RSA Conference: What was Interesting

RSA Conference: What was Interesting

RSA Conference: What was InterestingAs I met with people at RSA Conference last week, the common question was: What was interesting and new? My view was from the world of virtualization and cloud security, which often differs from general or mobile security. This show was more about general and mobile security than it was about virtualization and cloud security due to the confluence of VMware Partner Exchange (PEX) and RSA Conference. There were quite a few things that were new from the show floor, RSA Innovation Sandbox, and other conversations.

What was Interesting at RSA Conference

There were several things that caught my eye at RSA Conference, in temporal order they were:

  • Sky High Networks at RSA Innovation Sandbox (they demonstrated their Cloud Service Discovery and Rating system)
  • Bromium at RSA Innovation Sandbox (they discussed support for MacOS X and Andriod devices)
  • The HyTrust Announcement of being awarded 3 patents and the fact that their name was on every single RSA Conference badge.
  • HyTrust has competition in the form of Xceedium. Xceedium not only protects access to management constructs but also to the guests themselves. It could also be used besides HyTrust, perhaps cooperation if you already own HyTrust.
  • Cloud Security Alliance summit where Homeland Security insisted we need to share threat data across all organizations (public and private) and Dave Asprey of Trend Micro explained who was ultimately responsible for cloud security (The Data Owner).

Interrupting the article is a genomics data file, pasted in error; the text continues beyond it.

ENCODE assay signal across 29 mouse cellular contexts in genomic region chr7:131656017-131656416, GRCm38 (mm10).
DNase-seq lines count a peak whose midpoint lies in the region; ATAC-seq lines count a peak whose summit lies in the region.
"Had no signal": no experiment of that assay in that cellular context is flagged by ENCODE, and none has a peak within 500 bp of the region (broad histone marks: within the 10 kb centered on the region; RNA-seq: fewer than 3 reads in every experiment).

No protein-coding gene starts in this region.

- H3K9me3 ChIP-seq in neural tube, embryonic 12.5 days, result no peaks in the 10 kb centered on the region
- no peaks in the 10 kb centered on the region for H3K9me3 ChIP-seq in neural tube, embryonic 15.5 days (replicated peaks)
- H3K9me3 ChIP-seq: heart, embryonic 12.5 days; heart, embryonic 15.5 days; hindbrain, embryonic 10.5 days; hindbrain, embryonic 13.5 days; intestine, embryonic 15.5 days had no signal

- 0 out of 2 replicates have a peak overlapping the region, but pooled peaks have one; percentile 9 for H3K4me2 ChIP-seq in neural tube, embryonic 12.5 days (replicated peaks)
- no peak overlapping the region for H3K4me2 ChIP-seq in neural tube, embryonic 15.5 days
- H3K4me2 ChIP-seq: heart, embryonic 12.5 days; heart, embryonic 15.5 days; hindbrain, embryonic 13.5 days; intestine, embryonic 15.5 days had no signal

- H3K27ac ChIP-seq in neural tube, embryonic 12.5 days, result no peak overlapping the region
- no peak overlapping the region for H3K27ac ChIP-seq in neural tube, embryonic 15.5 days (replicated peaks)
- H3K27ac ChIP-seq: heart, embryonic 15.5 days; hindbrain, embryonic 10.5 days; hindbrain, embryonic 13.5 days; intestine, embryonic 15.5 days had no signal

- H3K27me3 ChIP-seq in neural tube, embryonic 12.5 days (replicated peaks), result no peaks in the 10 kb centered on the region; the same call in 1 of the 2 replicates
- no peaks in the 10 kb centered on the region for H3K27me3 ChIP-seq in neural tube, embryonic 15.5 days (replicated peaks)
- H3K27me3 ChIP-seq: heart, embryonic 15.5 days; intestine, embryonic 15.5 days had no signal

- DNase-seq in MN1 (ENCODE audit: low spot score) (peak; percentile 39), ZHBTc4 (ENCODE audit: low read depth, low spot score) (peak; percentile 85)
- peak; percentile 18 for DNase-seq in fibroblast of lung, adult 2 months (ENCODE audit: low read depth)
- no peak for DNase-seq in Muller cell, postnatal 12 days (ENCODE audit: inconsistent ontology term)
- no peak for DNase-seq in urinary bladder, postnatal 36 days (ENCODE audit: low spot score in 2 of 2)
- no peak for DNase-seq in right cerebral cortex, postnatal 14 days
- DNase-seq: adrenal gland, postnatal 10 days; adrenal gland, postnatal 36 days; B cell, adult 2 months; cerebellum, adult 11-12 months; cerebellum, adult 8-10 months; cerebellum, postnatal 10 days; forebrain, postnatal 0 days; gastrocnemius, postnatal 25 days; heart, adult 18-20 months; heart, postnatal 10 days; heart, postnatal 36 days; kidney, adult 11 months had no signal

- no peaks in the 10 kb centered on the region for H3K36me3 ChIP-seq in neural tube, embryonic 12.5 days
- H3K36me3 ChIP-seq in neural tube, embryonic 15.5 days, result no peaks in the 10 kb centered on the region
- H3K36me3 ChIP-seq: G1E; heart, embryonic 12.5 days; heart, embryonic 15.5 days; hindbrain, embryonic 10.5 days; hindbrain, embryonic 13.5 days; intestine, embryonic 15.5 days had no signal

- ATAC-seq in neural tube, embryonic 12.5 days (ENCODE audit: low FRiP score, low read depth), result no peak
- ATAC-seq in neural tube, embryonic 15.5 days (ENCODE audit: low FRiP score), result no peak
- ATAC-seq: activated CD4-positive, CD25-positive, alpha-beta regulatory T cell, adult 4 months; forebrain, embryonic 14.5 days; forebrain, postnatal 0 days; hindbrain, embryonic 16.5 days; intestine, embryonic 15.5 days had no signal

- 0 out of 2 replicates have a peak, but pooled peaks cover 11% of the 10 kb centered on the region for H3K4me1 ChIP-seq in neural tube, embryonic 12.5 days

• The show floor was much larger this year, so much space was assigned to booths that there was an overflow room under the escalators.
  • Mitre was talking about their STIX and TAXII standards for transferring threat data within and between organizations, pretty much what Homeland Security insisted upon.
  • The Edges of the show floor seemed to be visited more than the center
  • NetCitadel’s One Control as a single enforcement point for security policy (plus much more planned)
  • There were a growing number of tools that presented solutions that cross devices: mobile, data center, virtualization, and cloud (ala Symantec, Trend Micro, BitDefender, RSA, etc.)
  • Nearly each country was represented from Canada to China.
  • Secure file transfer was all around the show floor all trying to either augment or become the next Dropbox

Some things do not change

But other than what was new, was the discussions about things that seemingly do not change:

  • The low hanging fruit of virtualization security, segregate your management constructs, is still not understood well
  • There is an antagonistic attitude between virtualization and cloud management folks and security folks with one (security) saying do something and the other (virtualization) delaying or ignoring

I am actually not surprised by these items but a bit disappointed. What is good about this, is that the conversations continue. There is quite a bit of collateral available for education from this site and others.


While this was the biggest RSA Conference I have attended, many conversations were the same from years ago. Yet the question of what was interesting at the show differs from person to person. Most interesting to me outside of companies and announcements was the ongoing dialog about virtualization and cloud security. These conversations I continue to enjoy.

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